Let’s take a look at an example:
#KajabiHero is an impressive example of customer advocacy at work. Satisfied customers happily endorse the “knowledge commerce platform,” and wear their t-shirts proudly. They’re rewarded with special features, links to their websites, and social media support.
I is for Incentive
I’ve mentioned numerous forms of interactive content, some of them competitions, but have yet to introduce the term “gamification.” People like to play games, compete, keep score, and most of all, win.
Satisfy your audience’s competitive spirit by featuring compelling incentives in your promotions. As incentives go, valuable prizes loom largest, but you may be surprised how even small rewards prove to deliver a sizable lure.
I swept through a post that features 37 Facebook contest ideas to inspire fans to bond with your brand in an effort to extract some ideas you can use to encourage people to get involved.
The entry form on this promotion by Michigan’s Friendship Circle explains, each person who casts a vote for their favorite pair of hand-drawn Converse All Stars will be entered into a drawing for a chance to win a free pair of the winner. The winning shoe was subsequently reproduced and sold as a fundraiser.
O is for Offer
Your engagement strategy doesn’t need to be interactive or gamified 100% of the time. Your brand can engage customers and prospects the old fashioned way, with attractive offers such as:
- Instant coupons and discounts
- Membership clubs (example below)
- Pick your discount promotions
- Free shipping
The link in Pura Vida Bracelet’s Instagram bio invites you to “join the Pura Vida Club.” BTW, the brand’s Instagram feed (1 million followers) bubbles over with joyous photos, mostly from customers, engaging questions, challenges, posts about charitable causes, and conversations.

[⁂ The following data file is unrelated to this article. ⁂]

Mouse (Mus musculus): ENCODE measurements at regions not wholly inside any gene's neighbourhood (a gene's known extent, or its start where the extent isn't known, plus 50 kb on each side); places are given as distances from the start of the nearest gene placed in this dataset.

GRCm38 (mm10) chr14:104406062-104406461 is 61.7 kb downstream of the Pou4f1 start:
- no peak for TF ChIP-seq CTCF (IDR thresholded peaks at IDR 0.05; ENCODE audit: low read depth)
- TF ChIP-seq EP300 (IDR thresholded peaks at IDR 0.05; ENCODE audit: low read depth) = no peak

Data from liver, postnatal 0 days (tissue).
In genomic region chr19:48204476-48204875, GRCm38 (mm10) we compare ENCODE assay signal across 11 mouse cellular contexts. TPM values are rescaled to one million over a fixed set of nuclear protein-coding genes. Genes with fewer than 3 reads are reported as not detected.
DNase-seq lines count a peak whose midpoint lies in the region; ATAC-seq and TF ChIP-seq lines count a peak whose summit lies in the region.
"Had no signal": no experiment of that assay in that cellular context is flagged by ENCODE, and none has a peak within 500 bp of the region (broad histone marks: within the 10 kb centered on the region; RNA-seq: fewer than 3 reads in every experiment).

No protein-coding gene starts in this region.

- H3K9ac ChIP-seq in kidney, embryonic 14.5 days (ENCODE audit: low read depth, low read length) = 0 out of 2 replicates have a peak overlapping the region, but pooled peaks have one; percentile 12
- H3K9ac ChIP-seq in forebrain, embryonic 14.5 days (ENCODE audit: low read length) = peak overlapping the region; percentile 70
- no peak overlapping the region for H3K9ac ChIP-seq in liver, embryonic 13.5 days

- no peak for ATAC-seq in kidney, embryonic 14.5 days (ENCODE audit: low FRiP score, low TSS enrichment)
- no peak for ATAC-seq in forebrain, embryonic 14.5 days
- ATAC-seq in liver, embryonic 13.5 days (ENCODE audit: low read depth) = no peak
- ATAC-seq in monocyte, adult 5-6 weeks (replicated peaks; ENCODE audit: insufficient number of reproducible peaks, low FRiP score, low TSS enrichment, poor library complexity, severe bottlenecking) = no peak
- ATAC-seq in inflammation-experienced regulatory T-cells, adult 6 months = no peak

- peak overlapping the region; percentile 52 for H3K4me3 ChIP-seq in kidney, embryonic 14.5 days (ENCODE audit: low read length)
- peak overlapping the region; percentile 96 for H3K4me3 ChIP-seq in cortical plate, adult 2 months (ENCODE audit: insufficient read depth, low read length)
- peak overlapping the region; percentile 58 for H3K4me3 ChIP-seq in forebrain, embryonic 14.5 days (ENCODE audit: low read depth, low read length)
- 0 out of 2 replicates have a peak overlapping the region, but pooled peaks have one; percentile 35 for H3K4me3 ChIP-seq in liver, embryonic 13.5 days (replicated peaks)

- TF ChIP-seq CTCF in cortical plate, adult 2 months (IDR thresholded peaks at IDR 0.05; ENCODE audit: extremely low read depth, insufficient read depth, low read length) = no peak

Experiment with different types of offers to discover what your customers best respond to.
Facebook makes it easy to promote offers. A flavor of the Facebook ad portfolio is the “offer ad.” Offer ads can be redeemed online and/or be saved by Facebook fans to be redeemed in-store.
A help page from Facebook offers the following best practices:
- Make discounts substantial. Offers with free items or with discounts of at least 20% off will reach more people.
- Use an engaging image. Photos of people using a product often perform better than photos of a product by itself, and both generally perform better than logos.
- Set an expiration date. Give people a few days to discover and claim an offer and allow time for your offer to be shared among friends. The ideal length of an offer is 7 days.
- Promote your offer: After creating an ad for your offer, pin it to the top of your Page to help it get noticed.
U is for Utility
Engagement and utility are close friends on the web today.
Data from a research report about interactive contact from Content Marketing Institute and ion interactive reveals the top two reasons for using interactive content are (1) educating the audience and (2) engagement.
A major majority of savvy B2B marketers put utility at the forefront of their content marketing programs. Useful content created to engage prospective customers could include tools, blog posts, video, infographics, downloadable guides, mini-courses, helpful email sequences, webinars, and much more.
Above is a LinkedIn ad from ConnectWise Automate that offers what appears to be a highly useful guide to help vendors price their IT services.
The ad is the pitcher… and here’s the catcher: a highly engaging and smartly designed landing page.
I love the question style headline, the directional cues, the 1/2/3 infographic vignette, the very cool bonus offer (a calculator), and the nicely designed form.
Utilitarian marketing ideas work offline too-and for any size company or individual.
I love the story from Jay Baer’s book Youtility about Taxi Mike. Jay calls an enterprising taxi driver he encounters a “one man Trip Advisor.” The driver created the Taxi Mike Dining Guide (above) and updates it regularly to handout to his passengers.
How will you AEIOU engagement with your brand?
A quick review:
(A) Asking Questions
(E) Invoking Expression
(I) Providing Incentives
(U) Delivering Utility
I hope you found these ideas and examples useful – and engaging.
Note: I originally wrote this post for the HubSpot blog.